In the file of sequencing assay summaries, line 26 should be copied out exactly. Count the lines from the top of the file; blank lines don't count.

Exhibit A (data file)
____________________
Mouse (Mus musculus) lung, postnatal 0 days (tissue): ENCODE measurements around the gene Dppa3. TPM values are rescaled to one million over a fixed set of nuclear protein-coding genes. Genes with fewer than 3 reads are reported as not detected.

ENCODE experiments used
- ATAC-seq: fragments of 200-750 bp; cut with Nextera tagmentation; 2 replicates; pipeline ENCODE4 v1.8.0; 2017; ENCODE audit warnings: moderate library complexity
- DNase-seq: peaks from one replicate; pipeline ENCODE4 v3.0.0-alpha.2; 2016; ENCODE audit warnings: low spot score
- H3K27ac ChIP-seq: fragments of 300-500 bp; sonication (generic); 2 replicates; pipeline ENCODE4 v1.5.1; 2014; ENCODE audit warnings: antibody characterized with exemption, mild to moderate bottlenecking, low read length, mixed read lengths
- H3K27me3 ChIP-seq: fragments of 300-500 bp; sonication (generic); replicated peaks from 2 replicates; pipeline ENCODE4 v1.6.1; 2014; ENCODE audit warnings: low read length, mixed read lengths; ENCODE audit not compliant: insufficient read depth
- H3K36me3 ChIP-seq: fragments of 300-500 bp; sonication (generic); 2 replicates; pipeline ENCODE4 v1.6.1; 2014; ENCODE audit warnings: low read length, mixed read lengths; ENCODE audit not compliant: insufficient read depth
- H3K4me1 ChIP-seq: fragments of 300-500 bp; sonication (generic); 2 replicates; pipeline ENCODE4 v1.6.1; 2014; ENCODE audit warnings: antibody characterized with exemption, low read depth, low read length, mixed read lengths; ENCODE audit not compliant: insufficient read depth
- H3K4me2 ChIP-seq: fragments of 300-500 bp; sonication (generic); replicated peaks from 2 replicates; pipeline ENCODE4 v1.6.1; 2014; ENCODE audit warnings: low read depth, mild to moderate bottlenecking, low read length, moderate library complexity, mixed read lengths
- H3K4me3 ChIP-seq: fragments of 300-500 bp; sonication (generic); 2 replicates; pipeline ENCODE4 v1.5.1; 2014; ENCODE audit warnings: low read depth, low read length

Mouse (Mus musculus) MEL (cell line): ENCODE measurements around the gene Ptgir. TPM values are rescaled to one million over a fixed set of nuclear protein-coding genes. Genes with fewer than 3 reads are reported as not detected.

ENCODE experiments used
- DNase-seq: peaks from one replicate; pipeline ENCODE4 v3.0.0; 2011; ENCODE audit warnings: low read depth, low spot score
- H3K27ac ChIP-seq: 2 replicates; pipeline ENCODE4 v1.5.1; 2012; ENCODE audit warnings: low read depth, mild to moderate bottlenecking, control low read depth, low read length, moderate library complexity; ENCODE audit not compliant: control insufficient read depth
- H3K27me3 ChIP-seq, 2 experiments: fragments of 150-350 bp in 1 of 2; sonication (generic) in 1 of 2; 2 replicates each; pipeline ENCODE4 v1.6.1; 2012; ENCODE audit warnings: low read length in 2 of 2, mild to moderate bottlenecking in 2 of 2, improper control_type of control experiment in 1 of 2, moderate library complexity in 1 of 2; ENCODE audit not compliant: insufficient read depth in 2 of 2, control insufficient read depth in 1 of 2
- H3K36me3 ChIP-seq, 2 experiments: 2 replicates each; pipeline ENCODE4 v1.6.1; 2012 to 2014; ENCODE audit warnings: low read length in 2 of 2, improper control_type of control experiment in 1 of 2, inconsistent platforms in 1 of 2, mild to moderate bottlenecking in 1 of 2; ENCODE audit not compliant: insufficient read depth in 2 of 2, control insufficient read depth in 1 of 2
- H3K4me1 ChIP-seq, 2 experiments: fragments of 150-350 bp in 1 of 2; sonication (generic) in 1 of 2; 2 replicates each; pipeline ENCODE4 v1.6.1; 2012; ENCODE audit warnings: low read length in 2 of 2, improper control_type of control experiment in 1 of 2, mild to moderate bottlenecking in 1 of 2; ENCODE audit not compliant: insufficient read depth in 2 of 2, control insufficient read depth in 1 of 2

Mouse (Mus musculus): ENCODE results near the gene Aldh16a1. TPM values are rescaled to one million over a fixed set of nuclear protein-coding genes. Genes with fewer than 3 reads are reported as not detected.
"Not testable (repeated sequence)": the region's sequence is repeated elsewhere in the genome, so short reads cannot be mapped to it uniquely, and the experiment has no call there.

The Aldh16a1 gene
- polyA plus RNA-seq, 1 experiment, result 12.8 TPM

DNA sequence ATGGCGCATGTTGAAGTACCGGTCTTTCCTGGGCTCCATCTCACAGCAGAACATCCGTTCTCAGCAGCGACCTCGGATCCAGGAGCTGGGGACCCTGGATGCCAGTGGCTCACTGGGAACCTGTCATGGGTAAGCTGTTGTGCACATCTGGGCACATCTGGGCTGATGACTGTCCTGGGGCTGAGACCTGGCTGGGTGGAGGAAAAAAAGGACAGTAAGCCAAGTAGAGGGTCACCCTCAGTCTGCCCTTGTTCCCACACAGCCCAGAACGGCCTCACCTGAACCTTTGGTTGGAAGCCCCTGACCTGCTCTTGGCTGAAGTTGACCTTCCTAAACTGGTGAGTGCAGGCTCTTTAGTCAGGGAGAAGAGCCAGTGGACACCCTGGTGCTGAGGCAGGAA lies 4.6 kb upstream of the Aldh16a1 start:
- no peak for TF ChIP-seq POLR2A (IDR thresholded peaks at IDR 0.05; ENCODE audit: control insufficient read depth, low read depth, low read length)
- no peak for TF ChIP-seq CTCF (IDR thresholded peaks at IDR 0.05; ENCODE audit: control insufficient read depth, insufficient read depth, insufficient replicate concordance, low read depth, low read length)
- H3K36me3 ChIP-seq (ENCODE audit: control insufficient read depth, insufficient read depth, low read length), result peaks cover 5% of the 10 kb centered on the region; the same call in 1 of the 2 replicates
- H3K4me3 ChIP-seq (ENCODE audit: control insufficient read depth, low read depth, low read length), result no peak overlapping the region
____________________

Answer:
- H3K4me3 ChIP-seq (ENCODE audit: control insufficient read depth, low read depth, low read length), result no peak overlapping the region